What is a sequencer?

Sequencers can record and play back sequences of notes played on an electronic, MIDI-compatible, musical keyboard. Most blind musicians use software sequencers although some use "on-board" sequencers on their MIDI synthesizer keyboard. With software-based sequencers, the MIDI keyboard is attached to your computer by MIDI cables that run from the back panel of the MIDI keyboard to a MIDI interface card installed in your PC. The sequencer helps you to use your computer as though it were a multi-track tape recorder. These programs are primarily concerned with accurately recreating musical performances. However, some recent versions of sequencers offer some basic notation output. Two examples of sequencers accessible to blind users are Cakewalk from Twelve Tone Systems and Sequencer Plus from Voyetra Technologies.

Why transcribe MIDI files?

MIDI files can be independently created by blind users of sequencers developed for the mainstream market. On the other hand, mainstream music notation programs are not accessible to the blind. Secondly, since MIDI is an accepted standard, many compositions are already available in this format. For example, a number of MIDI libraries may be accessed via the internet. Files can be downloaded at little or no charge. With GOODFEEL, these files can be transcribed into braille music.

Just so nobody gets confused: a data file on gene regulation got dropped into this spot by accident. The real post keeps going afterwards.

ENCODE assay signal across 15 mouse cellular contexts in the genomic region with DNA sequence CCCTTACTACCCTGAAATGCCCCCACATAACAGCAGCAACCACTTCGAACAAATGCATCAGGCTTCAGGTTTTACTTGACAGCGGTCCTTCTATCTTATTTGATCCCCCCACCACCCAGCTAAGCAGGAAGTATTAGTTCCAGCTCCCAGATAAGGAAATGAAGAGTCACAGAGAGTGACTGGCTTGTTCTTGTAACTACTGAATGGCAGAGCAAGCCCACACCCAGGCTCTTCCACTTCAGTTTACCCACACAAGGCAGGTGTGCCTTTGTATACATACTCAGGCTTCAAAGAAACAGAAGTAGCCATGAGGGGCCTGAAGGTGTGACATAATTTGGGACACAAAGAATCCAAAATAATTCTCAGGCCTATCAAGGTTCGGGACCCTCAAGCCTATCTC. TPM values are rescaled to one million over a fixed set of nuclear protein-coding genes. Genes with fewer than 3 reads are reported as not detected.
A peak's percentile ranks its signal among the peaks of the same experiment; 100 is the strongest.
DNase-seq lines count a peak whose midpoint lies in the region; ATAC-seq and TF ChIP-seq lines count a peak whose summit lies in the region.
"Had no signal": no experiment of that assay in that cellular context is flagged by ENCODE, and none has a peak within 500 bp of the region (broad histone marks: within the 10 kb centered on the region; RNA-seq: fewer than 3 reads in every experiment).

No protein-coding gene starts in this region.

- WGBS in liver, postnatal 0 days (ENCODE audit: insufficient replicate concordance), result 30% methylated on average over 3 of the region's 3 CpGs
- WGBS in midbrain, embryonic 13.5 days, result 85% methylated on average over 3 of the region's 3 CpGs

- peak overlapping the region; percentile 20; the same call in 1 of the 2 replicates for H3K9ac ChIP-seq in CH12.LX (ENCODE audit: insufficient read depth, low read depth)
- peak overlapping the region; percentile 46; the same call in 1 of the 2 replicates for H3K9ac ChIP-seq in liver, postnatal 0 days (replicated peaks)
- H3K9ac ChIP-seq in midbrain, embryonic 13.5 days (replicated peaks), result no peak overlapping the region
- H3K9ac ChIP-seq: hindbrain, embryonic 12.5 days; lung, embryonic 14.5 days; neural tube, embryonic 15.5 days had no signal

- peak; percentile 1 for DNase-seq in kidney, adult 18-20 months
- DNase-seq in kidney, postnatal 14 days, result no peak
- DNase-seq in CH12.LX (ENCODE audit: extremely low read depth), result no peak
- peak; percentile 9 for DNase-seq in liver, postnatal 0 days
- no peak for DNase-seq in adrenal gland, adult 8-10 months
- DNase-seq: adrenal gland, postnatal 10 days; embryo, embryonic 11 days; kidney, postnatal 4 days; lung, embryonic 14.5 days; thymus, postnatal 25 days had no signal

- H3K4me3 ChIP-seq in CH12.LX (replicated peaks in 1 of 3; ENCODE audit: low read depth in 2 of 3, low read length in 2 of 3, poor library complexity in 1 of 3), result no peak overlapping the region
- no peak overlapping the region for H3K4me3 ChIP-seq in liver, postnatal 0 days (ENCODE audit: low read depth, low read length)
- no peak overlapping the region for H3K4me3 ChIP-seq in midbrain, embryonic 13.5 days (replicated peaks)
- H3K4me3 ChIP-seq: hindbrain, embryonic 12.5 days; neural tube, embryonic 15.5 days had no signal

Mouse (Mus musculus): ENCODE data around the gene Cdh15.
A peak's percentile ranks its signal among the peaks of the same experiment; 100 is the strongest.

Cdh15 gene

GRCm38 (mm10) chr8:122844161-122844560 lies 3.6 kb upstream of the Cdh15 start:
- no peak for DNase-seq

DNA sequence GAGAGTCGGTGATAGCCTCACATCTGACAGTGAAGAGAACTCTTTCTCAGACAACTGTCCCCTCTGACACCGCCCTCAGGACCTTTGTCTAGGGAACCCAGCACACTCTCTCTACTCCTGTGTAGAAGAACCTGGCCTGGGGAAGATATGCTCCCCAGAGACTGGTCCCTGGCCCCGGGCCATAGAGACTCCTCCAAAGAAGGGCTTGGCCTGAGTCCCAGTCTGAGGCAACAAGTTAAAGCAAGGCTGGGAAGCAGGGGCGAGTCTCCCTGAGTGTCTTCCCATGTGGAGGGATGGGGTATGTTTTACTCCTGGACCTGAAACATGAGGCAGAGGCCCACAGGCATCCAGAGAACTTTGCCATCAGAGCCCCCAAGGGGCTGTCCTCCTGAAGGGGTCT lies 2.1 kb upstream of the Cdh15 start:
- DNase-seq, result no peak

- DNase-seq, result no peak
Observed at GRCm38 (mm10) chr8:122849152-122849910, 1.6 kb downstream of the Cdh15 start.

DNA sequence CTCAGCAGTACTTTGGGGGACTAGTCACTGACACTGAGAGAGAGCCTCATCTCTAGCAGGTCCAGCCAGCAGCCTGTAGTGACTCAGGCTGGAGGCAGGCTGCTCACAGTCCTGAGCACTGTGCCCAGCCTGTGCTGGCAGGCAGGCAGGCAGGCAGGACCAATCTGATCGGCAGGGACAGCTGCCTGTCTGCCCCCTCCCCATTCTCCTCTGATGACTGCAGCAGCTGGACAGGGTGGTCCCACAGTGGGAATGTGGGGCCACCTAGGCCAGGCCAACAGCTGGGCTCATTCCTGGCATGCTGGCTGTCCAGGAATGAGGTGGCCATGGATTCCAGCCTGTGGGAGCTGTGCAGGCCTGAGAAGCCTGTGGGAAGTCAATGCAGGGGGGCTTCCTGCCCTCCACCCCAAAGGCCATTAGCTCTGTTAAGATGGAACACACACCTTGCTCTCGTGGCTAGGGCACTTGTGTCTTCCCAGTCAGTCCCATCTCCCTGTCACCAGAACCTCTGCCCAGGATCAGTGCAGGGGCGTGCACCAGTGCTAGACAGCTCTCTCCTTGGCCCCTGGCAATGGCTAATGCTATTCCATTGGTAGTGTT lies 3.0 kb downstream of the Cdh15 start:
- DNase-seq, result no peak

Limitations of MIDI

One significant drawback of deriving notation from MIDI files is that the MIDI standard does not provide for certain notational conventions such as articulation and dynamic markings. The published standard does permit storage of lyrics but as a matter of practice this facility is seldom used. Consequently, GOODFEEL offers the option of transcribing from a notation editor: Lime.

What is Lime?

Lime is music editor software developed at the University of Illinois. It is being used in many college-level music curriculums in the U.S. and abroad. Users of Lime can build a score by manipulating graphical musical symbols such as note heads and clef signs. The score appears on the screen in conventional notation. The work can be saved as a file which can be passed to GOODFEEL. GOODFEEL reads the file and determines the braille music equivalents. Presently, Lime cannot be used independently by a blind person. However, sighted teachers, colleagues and assistants could certainly use Lime to prepare scores to be brailled by GOODFEEL.